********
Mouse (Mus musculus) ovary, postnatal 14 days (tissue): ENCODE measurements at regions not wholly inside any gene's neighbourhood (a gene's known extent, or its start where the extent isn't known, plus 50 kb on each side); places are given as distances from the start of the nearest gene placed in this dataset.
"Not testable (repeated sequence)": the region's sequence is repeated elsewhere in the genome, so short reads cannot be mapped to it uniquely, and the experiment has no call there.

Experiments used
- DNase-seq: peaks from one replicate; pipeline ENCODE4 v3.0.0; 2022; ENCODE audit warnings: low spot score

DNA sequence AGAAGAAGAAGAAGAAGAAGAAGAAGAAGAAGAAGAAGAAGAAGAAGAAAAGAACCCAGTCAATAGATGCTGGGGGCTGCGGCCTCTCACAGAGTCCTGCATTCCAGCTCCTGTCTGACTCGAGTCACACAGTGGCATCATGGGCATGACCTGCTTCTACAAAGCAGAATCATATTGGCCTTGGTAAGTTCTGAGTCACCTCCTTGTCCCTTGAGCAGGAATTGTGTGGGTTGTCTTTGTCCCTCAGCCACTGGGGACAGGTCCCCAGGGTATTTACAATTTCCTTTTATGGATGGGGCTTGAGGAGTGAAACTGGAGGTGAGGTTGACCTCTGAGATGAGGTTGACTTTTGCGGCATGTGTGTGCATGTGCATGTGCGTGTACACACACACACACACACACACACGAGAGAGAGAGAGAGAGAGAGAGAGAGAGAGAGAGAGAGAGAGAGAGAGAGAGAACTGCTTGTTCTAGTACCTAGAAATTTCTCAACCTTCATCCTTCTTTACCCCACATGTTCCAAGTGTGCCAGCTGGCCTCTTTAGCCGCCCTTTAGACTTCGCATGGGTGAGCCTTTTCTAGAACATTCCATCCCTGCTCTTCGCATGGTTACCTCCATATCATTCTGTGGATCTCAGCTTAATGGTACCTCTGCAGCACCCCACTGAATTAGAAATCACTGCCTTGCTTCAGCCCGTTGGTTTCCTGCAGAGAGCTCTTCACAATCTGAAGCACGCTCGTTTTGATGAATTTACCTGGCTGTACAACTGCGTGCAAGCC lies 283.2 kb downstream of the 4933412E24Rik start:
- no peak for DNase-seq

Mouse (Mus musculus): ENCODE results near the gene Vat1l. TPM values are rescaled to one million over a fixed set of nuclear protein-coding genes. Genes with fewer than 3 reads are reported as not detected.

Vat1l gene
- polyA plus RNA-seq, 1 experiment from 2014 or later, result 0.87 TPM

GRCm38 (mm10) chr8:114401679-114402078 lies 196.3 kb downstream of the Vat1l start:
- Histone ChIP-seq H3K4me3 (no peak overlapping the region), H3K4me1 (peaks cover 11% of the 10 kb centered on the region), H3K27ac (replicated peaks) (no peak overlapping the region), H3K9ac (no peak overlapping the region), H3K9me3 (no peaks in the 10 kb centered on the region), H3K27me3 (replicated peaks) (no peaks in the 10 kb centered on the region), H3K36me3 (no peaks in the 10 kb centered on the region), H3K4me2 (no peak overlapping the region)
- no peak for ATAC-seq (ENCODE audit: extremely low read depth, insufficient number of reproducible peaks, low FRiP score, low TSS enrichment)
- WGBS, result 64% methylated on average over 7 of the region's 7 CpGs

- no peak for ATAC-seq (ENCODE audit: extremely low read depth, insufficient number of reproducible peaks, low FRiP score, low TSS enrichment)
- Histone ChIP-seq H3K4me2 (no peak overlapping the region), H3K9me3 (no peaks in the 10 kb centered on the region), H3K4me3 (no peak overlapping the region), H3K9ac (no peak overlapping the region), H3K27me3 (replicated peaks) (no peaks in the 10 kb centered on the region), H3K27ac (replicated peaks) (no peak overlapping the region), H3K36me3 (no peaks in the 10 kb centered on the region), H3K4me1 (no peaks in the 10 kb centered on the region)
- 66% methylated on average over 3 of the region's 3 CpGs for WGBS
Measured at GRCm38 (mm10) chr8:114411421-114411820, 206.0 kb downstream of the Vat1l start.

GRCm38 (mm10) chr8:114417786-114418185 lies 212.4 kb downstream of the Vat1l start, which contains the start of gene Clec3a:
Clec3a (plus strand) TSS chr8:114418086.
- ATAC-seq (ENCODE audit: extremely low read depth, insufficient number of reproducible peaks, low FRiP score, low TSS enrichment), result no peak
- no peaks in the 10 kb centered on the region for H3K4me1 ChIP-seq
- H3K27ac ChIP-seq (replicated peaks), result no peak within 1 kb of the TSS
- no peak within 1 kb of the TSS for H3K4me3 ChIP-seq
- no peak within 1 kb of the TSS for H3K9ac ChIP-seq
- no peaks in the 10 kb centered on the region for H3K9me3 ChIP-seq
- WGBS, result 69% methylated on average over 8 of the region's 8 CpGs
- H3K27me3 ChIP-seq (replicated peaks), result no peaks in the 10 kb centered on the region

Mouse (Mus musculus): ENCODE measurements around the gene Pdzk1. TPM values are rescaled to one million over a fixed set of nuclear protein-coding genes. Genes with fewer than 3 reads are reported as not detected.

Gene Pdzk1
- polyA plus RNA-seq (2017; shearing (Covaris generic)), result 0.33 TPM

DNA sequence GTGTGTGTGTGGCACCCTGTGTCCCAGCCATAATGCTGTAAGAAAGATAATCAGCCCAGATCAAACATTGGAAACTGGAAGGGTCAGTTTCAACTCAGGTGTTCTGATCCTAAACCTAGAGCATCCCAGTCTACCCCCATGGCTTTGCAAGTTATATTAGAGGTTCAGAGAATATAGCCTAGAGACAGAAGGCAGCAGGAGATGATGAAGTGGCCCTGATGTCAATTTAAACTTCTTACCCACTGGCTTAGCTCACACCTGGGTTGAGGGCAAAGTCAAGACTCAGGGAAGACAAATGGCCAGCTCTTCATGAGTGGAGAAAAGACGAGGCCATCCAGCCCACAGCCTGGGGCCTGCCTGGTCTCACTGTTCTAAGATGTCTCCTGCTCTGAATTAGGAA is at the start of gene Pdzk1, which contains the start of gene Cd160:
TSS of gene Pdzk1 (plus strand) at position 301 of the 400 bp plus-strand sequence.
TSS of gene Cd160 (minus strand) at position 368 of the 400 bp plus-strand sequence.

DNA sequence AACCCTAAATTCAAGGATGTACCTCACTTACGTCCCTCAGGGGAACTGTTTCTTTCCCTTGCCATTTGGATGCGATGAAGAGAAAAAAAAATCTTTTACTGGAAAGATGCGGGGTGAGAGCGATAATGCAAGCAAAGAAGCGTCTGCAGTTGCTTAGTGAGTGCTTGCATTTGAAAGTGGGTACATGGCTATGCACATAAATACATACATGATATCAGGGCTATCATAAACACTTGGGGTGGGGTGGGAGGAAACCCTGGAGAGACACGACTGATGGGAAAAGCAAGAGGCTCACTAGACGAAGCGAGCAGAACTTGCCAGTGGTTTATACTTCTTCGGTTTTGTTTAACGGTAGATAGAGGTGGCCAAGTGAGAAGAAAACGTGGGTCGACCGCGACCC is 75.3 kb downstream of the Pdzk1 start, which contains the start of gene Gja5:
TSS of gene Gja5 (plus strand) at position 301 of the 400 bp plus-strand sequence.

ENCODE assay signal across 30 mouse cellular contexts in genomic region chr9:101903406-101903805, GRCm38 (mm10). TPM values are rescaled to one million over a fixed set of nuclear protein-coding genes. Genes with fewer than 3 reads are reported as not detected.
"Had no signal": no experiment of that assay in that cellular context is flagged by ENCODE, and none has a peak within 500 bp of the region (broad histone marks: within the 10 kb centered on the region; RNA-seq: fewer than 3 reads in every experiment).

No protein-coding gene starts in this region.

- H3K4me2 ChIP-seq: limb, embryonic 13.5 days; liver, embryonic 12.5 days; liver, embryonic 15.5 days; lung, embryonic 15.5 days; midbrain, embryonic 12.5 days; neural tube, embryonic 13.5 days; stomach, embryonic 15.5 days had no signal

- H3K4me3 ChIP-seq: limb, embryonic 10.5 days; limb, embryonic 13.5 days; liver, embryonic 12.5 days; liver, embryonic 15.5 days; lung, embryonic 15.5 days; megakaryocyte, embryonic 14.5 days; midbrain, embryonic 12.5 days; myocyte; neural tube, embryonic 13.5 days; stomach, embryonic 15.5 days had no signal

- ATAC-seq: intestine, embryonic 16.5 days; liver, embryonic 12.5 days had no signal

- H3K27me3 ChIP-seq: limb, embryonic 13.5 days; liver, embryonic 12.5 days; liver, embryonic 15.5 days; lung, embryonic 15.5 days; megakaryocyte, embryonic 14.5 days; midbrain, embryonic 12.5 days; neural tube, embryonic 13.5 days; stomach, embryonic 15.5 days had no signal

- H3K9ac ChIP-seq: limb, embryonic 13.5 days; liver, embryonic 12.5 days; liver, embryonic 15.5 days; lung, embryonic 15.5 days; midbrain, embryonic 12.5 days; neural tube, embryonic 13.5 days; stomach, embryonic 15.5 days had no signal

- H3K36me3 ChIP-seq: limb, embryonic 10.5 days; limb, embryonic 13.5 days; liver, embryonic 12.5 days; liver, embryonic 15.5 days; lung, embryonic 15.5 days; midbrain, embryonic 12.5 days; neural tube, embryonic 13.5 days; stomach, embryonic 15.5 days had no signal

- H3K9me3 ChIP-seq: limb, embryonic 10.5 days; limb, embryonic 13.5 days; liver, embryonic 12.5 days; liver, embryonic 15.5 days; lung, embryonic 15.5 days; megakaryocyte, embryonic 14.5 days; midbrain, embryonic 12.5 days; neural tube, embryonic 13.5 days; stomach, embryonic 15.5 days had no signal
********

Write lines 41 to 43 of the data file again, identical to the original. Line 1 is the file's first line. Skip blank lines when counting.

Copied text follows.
- ATAC-seq: intestine, embryonic 16.5 days; liver, embryonic 12.5 days had no signal

- H3K27me3 ChIP-seq: limb, embryonic 13.5 days; liver, embryonic 12.5 days; liver, embryonic 15.5 days; lung, embryonic 15.5 days; megakaryocyte, embryonic 14.5 days; midbrain, embryonic 12.5 days; neural tube, embryonic 13.5 days; stomach, embryonic 15.5 days had no signal

- H3K9ac ChIP-seq: limb, embryonic 13.5 days; liver, embryonic 12.5 days; liver, embryonic 15.5 days; lung, embryonic 15.5 days; midbrain, embryonic 12.5 days; neural tube, embryonic 13.5 days; stomach, embryonic 15.5 days had no signal